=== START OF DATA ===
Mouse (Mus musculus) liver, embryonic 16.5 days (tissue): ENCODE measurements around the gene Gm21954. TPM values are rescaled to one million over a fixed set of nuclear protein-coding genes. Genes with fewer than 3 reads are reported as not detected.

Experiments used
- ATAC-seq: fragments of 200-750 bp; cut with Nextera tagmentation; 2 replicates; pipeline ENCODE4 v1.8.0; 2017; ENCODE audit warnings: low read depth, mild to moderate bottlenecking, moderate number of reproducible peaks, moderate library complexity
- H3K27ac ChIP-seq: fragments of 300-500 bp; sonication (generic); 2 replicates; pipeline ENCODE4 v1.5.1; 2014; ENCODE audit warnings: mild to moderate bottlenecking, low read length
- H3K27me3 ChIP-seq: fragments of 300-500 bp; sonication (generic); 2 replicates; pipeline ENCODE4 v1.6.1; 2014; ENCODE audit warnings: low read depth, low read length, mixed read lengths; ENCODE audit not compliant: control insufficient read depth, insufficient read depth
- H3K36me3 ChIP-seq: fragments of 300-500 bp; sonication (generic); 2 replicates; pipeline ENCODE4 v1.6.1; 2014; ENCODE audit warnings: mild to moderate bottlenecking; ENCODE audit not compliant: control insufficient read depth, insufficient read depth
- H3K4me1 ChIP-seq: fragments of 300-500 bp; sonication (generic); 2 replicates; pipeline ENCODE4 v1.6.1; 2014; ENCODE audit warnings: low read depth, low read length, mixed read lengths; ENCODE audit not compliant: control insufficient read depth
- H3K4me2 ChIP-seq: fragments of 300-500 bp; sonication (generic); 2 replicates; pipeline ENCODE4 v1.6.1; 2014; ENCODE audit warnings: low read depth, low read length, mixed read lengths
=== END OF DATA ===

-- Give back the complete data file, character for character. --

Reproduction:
Mouse (Mus musculus) liver, embryonic 16.5 days (tissue): ENCODE measurements around the gene Gm21954. TPM values are rescaled to one million over a fixed set of nuclear protein-coding genes. Genes with fewer than 3 reads are reported as not detected.

Experiments used
- ATAC-seq: fragments of 200-750 bp; cut with Nextera tagmentation; 2 replicates; pipeline ENCODE4 v1.8.0; 2017; ENCODE audit warnings: low read depth, mild to moderate bottlenecking, moderate number of reproducible peaks, moderate library complexity
- H3K27ac ChIP-seq: fragments of 300-500 bp; sonication (generic); 2 replicates; pipeline ENCODE4 v1.5.1; 2014; ENCODE audit warnings: mild to moderate bottlenecking, low read length
- H3K27me3 ChIP-seq: fragments of 300-500 bp; sonication (generic); 2 replicates; pipeline ENCODE4 v1.6.1; 2014; ENCODE audit warnings: low read depth, low read length, mixed read lengths; ENCODE audit not compliant: control insufficient read depth, insufficient read depth
- H3K36me3 ChIP-seq: fragments of 300-500 bp; sonication (generic); 2 replicates; pipeline ENCODE4 v1.6.1; 2014; ENCODE audit warnings: mild to moderate bottlenecking; ENCODE audit not compliant: control insufficient read depth, insufficient read depth
- H3K4me1 ChIP-seq: fragments of 300-500 bp; sonication (generic); 2 replicates; pipeline ENCODE4 v1.6.1; 2014; ENCODE audit warnings: low read depth, low read length, mixed read lengths; ENCODE audit not compliant: control insufficient read depth
- H3K4me2 ChIP-seq: fragments of 300-500 bp; sonication (generic); 2 replicates; pipeline ENCODE4 v1.6.1; 2014; ENCODE audit warnings: low read depth, low read length, mixed read lengths